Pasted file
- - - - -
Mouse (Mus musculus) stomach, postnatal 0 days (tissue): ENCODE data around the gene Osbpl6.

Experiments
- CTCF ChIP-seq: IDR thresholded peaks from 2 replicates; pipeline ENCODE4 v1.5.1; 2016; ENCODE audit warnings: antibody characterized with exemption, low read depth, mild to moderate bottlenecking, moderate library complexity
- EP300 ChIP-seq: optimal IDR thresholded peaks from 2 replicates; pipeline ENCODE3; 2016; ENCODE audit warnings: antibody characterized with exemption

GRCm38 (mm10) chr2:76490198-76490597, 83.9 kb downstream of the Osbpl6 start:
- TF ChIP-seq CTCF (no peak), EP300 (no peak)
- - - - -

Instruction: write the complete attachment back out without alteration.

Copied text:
Mouse (Mus musculus) stomach, postnatal 0 days (tissue): ENCODE data around the gene Osbpl6.

Experiments
- CTCF ChIP-seq: IDR thresholded peaks from 2 replicates; pipeline ENCODE4 v1.5.1; 2016; ENCODE audit warnings: antibody characterized with exemption, low read depth, mild to moderate bottlenecking, moderate library complexity
- EP300 ChIP-seq: optimal IDR thresholded peaks from 2 replicates; pipeline ENCODE3; 2016; ENCODE audit warnings: antibody characterized with exemption

GRCm38 (mm10) chr2:76490198-76490597, 83.9 kb downstream of the Osbpl6 start:
- TF ChIP-seq CTCF (no peak), EP300 (no peak)